The two casinos, opening late next year and early 2010, will need 20,000 employees that will provide a bright spark to the poor job market.
In a city mired in pessimism, one of the two large casino resorts has launched the biggest recruitment drive in a recession in preparation for launch next year.
The SGD 5bil (RM11.9bil) Marina Bay Sands placed advertisements last week to fill 10,000 vacancies, providing a bright spark in a poor job market.
Its scheduled opening at end-2009 will be followed months later by the second integrated resort — Genting’s Resorts World at Sentosa — which will need another 10,000 workers.
The SGD 5.2bil (RM12.3bil) Genting project, which will open its doors in early 2010, will probably begin its own recruitment sometime next year.
Their total requirement of 20,000 employees within only 12-18 months, ranging from museum director and top managers to roulette operators and hotel receptionists, is not easy to meet.
With the limited population, the casinos will result in a greater reliance on foreigners, whatever the intention.
In this first round of hiring, the Las Vegas casino has promised to hire “as many Singaporeans (which normally includes PRs or permanent residents) as possible”.
Most PRs here are from Malaysia followed by China and India.
Some 3,500 people have applied for the chance to play a little part in history-making — to work in Singa pore’s first casino.
The buzz started as early as 9am on Monday, when housewives and senior citizens, who are specially targeted — as well as hotel executives and ‘casino admin’ graduates — began applying.
More than 50% did so via a special hotline, said a spokesman for Singapore’s National Trades Union Congress (NTUC), which is helping in the recruitment.
The resort’s website received 1,000 applications, while 700 others applied via SMS text messages. Another 200 walked into an NTUC office at Redhill Road.
The Americans have won praise for giving special consideration to the job market’s most neglected people — seniors, housewives and the jobless.
The news helps to soothe jittery nerves as Singapore moves deeper into recession.
Last week as excited crowds talked about casino jobs, some 2km away in the financial district, a less happy scenario was unfolding.
More than 20 retrenched equity and investment staff from crisis-hit Merrill Lynch were packing their bags. It was one of several banks and brokerages that are sacking workers — albeit a trickle.
A banker said before he left: “You’re seeing half-empty offices and morale is certainly not good.
“A lady who went into the room after me came out with her eyes red, tears rolling down her face. Some of the senior folk didn’t even pack their belongings. They stormed out.”
For the two mega-casinos, the launch could have been better timed. By 2009 and early-2010, the worldwide recession is unlikely to end yet.
While they were being constructed, the US credit crunch and Singapore’s economy were deteriorating so badly that Singaporeans began to doubt if the casinos would take off on time.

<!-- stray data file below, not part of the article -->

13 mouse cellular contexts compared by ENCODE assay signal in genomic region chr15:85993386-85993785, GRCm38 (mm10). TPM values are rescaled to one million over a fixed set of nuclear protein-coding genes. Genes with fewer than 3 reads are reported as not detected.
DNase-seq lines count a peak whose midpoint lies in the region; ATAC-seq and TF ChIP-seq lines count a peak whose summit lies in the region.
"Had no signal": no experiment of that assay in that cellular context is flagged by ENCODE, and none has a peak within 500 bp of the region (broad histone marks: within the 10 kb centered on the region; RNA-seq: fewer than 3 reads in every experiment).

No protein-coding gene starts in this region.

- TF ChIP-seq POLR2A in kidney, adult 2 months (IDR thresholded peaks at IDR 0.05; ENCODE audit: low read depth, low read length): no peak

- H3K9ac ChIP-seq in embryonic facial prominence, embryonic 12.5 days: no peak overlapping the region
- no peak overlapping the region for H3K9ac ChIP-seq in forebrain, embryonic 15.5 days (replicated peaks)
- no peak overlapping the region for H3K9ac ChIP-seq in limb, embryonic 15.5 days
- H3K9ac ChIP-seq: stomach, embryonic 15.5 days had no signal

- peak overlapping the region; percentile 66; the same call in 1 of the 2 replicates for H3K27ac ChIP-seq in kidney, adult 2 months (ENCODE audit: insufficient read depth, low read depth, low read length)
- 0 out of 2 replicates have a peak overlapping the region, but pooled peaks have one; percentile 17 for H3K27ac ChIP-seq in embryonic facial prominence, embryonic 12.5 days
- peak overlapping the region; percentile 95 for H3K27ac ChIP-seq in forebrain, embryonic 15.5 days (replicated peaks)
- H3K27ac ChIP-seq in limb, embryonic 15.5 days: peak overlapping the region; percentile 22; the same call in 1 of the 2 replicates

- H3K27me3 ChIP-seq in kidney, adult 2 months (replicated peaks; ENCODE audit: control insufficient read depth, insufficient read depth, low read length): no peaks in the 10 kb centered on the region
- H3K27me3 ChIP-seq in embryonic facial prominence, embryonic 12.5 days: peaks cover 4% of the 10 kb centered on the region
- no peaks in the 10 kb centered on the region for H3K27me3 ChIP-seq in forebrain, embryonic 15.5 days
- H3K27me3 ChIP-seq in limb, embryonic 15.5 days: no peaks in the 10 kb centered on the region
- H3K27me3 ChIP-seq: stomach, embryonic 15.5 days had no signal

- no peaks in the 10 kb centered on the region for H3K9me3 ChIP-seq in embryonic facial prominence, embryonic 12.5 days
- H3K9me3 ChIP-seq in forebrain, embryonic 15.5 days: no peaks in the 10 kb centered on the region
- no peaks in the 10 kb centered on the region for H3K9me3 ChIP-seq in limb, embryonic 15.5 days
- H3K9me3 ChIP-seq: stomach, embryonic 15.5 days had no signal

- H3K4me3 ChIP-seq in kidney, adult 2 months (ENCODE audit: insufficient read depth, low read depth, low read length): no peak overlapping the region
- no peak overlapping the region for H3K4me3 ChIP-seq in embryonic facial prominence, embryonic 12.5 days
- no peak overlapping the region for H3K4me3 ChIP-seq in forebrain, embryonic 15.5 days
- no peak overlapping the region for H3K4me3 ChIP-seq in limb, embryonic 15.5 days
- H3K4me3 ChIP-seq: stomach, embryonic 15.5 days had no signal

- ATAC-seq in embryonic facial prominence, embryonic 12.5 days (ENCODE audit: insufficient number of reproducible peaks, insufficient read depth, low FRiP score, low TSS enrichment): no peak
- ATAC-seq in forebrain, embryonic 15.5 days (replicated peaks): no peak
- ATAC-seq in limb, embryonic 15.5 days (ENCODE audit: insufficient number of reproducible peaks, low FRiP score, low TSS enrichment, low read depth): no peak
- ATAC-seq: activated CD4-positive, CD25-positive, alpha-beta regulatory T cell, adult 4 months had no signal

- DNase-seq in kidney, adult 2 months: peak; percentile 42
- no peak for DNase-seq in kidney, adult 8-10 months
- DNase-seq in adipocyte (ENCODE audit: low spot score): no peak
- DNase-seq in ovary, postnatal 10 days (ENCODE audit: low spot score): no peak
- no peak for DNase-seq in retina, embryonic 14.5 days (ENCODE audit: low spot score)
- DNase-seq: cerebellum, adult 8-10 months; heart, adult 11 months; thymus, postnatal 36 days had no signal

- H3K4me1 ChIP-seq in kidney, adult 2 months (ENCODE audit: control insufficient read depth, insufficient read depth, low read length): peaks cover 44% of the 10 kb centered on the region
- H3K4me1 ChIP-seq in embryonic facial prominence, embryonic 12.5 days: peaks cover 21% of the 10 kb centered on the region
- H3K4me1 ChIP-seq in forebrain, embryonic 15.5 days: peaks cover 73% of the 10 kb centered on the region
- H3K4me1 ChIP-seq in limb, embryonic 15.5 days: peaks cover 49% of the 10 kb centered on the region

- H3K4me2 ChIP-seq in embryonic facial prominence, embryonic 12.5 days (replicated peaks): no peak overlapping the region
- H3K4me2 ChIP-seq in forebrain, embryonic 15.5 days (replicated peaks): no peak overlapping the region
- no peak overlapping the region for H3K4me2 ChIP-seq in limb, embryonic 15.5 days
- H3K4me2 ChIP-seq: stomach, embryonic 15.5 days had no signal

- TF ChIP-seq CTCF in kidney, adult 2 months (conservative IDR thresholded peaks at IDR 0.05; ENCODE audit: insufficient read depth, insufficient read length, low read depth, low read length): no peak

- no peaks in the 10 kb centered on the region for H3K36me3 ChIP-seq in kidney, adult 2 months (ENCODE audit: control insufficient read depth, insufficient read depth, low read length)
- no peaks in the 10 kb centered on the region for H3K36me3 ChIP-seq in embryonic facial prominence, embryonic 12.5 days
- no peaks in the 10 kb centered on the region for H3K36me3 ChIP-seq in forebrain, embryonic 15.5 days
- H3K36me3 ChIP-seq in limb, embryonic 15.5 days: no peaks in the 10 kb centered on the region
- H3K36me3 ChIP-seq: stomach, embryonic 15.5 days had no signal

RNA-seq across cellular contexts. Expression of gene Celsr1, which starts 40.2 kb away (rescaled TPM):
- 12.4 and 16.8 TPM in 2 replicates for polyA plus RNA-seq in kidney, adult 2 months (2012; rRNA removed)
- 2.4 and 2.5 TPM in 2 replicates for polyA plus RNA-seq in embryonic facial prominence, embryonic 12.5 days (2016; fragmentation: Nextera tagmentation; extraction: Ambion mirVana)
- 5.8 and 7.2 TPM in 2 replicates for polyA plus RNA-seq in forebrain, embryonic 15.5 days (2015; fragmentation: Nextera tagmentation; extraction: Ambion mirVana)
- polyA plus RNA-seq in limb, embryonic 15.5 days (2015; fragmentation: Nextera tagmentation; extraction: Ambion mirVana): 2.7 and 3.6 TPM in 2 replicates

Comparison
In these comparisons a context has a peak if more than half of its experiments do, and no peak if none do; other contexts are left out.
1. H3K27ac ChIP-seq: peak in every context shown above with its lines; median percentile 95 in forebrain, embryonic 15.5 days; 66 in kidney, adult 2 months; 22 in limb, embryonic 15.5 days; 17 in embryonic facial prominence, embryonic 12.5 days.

The opening is now beyond doubt. However, many analysts still see a tough road ahead; with tourism in decline, casinos in Las Vegas and Macau are reporting fewer visitors.
But millions of job-seekers here and the surrounding countries, the arrival of this new casino culture in Singapore is a heaven-sent.
A large number of Singaporeans still oppose their presence as a threat to the family given the people’s propensity to gamble. But in the wake of the weakening job market the grumbling has become less noisy.
The integrated resorts will result in an additional 25,000 related jobs being created.
It could raise economic growth by 2% and double tourist arrivals to 17 million and raise total tourism receipts to SGD 30bil (RM71.2bil) by 2015 (non-recession calculations).
These business and family resorts will change the face of Singapore when the recession blows over.
“Rain or shine, people will still gamble,” said a stock investor. “Re cession may only be a brief dampener.”
Once an avid critic of casinos, Mi nister Mentor Lee Kuan Yew now says there should be more than two casinos once the 10-year moratorium expires. Until then, these are the only two.
The prospects may also have contributed to Lee’s optimism earlier this year when he predicted (before the crisis proved him wrong) that Singapore was entering a golden era in the next five to 10 years that would be unmatched in history.
These casinos could reduce the severity of the recession. From this year’s forecast 3%, gross domestic product may decline by 1% in 2009.
Without them, it could last longer and jobs harder to come by.
The vibrancy they will bring is more predictable. It will bring in more fun to people’s lives, help bring in affluent foreigners and pull up property values in the medium term.
An academic said, “Today Singa poreans are too caught up by the gloom to look beyond the next three to five years,” said an academic.
But Lee is not wrong about a more exciting phase of growth for this global city, only that his timing was off by a few years, he added.
However, as other casino cities have revealed, casinos have a flip side.
It will bring about more bankruptcies and broken homes, not to mention crime and prostitution. The government says it has taken all possible steps to minimise the impact.
Gamblers need to pay SGD 100 (RM237.20) for each entry. Some 29,000 “undesirables” — bankrupts or irresponsible gamblers — have been banned from entering. Spouses can also stop their addicted partners from the tables.
All this could spawn a greater demand for other type of professionals — social workers, gambling councillors and family mediators. Not to forget — loan sharks!